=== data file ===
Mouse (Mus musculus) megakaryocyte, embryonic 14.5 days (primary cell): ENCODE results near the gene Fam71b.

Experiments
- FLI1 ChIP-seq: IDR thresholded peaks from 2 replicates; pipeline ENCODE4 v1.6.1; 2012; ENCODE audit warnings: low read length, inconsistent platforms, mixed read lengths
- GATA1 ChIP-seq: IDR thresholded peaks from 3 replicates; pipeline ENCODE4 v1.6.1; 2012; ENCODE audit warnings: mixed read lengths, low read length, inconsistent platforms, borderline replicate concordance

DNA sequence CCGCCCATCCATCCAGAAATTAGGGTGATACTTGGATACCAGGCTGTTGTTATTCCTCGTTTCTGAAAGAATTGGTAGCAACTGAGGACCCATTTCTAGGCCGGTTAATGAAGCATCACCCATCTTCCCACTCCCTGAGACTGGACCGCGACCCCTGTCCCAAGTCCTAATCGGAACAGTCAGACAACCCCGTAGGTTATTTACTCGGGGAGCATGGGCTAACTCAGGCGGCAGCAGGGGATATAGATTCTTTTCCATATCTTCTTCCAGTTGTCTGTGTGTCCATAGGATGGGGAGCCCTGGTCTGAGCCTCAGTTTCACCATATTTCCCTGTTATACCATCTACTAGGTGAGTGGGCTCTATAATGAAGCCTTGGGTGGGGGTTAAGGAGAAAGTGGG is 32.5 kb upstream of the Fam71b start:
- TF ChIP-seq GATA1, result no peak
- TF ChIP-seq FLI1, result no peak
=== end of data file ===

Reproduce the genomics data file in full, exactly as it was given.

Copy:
Mouse (Mus musculus) megakaryocyte, embryonic 14.5 days (primary cell): ENCODE results near the gene Fam71b.

Experiments
- FLI1 ChIP-seq: IDR thresholded peaks from 2 replicates; pipeline ENCODE4 v1.6.1; 2012; ENCODE audit warnings: low read length, inconsistent platforms, mixed read lengths
- GATA1 ChIP-seq: IDR thresholded peaks from 3 replicates; pipeline ENCODE4 v1.6.1; 2012; ENCODE audit warnings: mixed read lengths, low read length, inconsistent platforms, borderline replicate concordance

DNA sequence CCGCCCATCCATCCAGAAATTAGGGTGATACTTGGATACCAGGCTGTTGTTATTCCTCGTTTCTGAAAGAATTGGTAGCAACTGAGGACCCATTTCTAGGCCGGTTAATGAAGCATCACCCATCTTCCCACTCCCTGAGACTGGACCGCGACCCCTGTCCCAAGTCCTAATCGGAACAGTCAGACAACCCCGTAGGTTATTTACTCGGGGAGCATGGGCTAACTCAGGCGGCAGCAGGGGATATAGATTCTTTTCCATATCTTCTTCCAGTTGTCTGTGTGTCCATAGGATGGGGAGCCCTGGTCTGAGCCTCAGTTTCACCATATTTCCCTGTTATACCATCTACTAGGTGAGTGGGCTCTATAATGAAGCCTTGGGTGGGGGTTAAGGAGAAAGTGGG is 32.5 kb upstream of the Fam71b start:
- TF ChIP-seq GATA1, result no peak
- TF ChIP-seq FLI1, result no peak